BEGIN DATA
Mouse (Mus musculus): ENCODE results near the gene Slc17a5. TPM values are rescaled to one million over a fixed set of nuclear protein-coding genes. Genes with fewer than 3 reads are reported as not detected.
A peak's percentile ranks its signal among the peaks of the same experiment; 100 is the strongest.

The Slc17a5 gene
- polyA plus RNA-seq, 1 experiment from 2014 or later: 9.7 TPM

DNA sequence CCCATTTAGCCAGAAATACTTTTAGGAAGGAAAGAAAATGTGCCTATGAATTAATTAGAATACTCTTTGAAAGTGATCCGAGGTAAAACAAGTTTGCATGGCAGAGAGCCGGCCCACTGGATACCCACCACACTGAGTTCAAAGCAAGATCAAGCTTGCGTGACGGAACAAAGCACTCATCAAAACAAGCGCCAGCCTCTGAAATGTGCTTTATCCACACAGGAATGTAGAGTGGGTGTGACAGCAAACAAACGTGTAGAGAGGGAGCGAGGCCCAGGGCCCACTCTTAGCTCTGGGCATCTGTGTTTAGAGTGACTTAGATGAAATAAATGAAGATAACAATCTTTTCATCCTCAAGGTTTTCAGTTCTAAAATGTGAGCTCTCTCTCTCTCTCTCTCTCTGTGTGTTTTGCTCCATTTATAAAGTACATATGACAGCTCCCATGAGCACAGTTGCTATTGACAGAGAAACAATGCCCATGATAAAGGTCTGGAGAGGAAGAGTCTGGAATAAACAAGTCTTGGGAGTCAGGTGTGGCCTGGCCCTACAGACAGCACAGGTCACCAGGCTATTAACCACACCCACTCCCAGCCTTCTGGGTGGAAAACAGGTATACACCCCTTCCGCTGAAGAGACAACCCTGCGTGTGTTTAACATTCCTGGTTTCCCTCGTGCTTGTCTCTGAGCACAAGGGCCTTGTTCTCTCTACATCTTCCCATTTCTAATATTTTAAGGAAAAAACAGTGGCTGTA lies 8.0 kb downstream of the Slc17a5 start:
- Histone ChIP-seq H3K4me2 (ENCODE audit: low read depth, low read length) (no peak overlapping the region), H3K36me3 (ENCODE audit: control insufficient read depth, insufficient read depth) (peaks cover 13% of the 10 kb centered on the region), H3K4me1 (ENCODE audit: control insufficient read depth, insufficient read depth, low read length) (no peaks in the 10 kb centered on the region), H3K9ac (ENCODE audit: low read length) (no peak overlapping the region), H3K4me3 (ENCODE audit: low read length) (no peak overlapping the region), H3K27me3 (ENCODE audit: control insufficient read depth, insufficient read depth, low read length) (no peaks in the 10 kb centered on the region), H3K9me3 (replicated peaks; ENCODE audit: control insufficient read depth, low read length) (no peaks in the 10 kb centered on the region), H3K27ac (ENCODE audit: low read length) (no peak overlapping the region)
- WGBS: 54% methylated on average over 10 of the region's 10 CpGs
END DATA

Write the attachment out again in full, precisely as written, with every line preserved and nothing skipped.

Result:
Mouse (Mus musculus): ENCODE results near the gene Slc17a5. TPM values are rescaled to one million over a fixed set of nuclear protein-coding genes. Genes with fewer than 3 reads are reported as not detected.
A peak's percentile ranks its signal among the peaks of the same experiment; 100 is the strongest.

The Slc17a5 gene
- polyA plus RNA-seq, 1 experiment from 2014 or later: 9.7 TPM

DNA sequence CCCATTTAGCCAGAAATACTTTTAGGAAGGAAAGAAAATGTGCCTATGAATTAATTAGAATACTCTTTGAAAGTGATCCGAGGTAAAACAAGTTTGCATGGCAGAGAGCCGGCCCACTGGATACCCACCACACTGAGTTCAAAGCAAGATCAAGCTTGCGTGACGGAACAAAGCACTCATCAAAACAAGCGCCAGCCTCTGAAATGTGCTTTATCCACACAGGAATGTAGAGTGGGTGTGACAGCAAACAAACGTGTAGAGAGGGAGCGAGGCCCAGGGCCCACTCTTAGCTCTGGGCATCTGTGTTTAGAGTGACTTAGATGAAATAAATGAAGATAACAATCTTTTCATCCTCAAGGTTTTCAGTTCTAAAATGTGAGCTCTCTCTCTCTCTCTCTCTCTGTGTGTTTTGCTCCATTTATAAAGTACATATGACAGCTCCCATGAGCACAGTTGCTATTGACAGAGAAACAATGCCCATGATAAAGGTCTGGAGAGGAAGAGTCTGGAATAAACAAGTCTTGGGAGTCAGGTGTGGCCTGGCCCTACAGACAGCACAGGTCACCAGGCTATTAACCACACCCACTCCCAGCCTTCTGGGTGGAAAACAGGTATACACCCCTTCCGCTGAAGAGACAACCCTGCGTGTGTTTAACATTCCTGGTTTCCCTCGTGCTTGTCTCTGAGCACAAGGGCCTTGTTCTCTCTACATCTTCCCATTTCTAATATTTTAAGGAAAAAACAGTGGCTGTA lies 8.0 kb downstream of the Slc17a5 start:
- Histone ChIP-seq H3K4me2 (ENCODE audit: low read depth, low read length) (no peak overlapping the region), H3K36me3 (ENCODE audit: control insufficient read depth, insufficient read depth) (peaks cover 13% of the 10 kb centered on the region), H3K4me1 (ENCODE audit: control insufficient read depth, insufficient read depth, low read length) (no peaks in the 10 kb centered on the region), H3K9ac (ENCODE audit: low read length) (no peak overlapping the region), H3K4me3 (ENCODE audit: low read length) (no peak overlapping the region), H3K27me3 (ENCODE audit: control insufficient read depth, insufficient read depth, low read length) (no peaks in the 10 kb centered on the region), H3K9me3 (replicated peaks; ENCODE audit: control insufficient read depth, low read length) (no peaks in the 10 kb centered on the region), H3K27ac (ENCODE audit: low read length) (no peak overlapping the region)
- WGBS: 54% methylated on average over 10 of the region's 10 CpGs